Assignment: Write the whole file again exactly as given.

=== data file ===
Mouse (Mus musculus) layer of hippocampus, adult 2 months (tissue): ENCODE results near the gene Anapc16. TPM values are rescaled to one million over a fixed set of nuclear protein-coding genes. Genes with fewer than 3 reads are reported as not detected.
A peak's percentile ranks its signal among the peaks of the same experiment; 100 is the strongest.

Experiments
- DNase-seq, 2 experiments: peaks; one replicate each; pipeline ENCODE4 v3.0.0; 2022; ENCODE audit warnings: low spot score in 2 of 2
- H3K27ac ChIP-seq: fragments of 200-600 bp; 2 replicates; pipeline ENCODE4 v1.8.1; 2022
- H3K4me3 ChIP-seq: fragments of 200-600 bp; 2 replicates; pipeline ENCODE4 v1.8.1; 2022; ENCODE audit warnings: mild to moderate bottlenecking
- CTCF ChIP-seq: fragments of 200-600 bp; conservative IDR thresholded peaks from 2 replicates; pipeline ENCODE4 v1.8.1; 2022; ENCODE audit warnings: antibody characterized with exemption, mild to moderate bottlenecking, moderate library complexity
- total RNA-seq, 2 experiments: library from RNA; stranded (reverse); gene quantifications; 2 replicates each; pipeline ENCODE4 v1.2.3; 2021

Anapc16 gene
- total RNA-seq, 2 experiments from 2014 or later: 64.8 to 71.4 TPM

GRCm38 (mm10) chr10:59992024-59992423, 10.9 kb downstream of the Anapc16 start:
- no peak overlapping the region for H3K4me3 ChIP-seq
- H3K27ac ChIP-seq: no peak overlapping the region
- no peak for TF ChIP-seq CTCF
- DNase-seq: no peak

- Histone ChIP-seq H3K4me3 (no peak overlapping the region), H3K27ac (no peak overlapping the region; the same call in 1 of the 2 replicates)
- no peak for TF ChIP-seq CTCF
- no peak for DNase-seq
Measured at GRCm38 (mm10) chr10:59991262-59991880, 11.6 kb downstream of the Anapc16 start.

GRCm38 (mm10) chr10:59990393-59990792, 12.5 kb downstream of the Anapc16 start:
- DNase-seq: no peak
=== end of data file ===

Mouse (Mus musculus) layer of hippocampus, adult 2 months (tissue): ENCODE results near the gene Anapc16. TPM values are rescaled to one million over a fixed set of nuclear protein-coding genes. Genes with fewer than 3 reads are reported as not detected.
A peak's percentile ranks its signal among the peaks of the same experiment; 100 is the strongest.

Experiments
- DNase-seq, 2 experiments: peaks; one replicate each; pipeline ENCODE4 v3.0.0; 2022; ENCODE audit warnings: low spot score in 2 of 2
- H3K27ac ChIP-seq: fragments of 200-600 bp; 2 replicates; pipeline ENCODE4 v1.8.1; 2022
- H3K4me3 ChIP-seq: fragments of 200-600 bp; 2 replicates; pipeline ENCODE4 v1.8.1; 2022; ENCODE audit warnings: mild to moderate bottlenecking
- CTCF ChIP-seq: fragments of 200-600 bp; conservative IDR thresholded peaks from 2 replicates; pipeline ENCODE4 v1.8.1; 2022; ENCODE audit warnings: antibody characterized with exemption, mild to moderate bottlenecking, moderate library complexity
- total RNA-seq, 2 experiments: library from RNA; stranded (reverse); gene quantifications; 2 replicates each; pipeline ENCODE4 v1.2.3; 2021

Anapc16 gene
- total RNA-seq, 2 experiments from 2014 or later: 64.8 to 71.4 TPM

GRCm38 (mm10) chr10:59992024-59992423, 10.9 kb downstream of the Anapc16 start:
- no peak overlapping the region for H3K4me3 ChIP-seq
- H3K27ac ChIP-seq: no peak overlapping the region
- no peak for TF ChIP-seq CTCF
- DNase-seq: no peak

- Histone ChIP-seq H3K4me3 (no peak overlapping the region), H3K27ac (no peak overlapping the region; the same call in 1 of the 2 replicates)
- no peak for TF ChIP-seq CTCF
- no peak for DNase-seq
Measured at GRCm38 (mm10) chr10:59991262-59991880, 11.6 kb downstream of the Anapc16 start.

GRCm38 (mm10) chr10:59990393-59990792, 12.5 kb downstream of the Anapc16 start:
- DNase-seq: no peak